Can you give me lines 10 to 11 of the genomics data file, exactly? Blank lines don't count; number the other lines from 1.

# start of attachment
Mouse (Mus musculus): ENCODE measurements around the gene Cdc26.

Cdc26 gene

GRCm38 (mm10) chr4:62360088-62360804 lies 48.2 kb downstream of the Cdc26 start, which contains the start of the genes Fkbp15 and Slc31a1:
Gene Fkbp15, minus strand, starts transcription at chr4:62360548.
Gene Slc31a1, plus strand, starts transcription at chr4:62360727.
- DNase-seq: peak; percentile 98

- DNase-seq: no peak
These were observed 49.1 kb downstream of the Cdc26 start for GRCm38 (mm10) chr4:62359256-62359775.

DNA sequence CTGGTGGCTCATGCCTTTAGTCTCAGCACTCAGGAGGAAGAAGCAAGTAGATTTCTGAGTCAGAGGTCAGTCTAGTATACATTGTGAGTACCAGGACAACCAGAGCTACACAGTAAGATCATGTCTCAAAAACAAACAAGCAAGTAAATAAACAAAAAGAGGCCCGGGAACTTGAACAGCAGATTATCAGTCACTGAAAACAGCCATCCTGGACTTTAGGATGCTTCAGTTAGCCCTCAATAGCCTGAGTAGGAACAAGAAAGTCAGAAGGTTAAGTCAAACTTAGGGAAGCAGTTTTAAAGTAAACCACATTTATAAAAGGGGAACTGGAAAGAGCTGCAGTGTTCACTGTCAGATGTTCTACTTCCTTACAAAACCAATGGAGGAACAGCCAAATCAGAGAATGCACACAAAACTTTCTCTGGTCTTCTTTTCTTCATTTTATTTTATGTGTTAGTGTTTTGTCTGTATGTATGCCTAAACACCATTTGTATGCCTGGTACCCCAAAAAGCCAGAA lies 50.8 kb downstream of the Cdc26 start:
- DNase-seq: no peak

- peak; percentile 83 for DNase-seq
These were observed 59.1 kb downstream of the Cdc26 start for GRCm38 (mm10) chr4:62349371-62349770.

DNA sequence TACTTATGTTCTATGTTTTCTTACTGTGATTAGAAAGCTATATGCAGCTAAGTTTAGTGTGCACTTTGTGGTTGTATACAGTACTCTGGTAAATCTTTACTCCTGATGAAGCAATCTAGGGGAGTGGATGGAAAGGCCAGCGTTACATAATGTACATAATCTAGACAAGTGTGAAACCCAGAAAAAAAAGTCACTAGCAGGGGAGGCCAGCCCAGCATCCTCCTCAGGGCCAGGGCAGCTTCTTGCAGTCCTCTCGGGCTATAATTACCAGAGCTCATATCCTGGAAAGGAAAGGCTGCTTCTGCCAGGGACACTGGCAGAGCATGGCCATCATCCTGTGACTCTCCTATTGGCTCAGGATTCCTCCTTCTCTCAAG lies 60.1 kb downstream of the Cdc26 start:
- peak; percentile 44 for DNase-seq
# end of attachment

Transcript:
- DNase-seq: no peak

- peak; percentile 83 for DNase-seq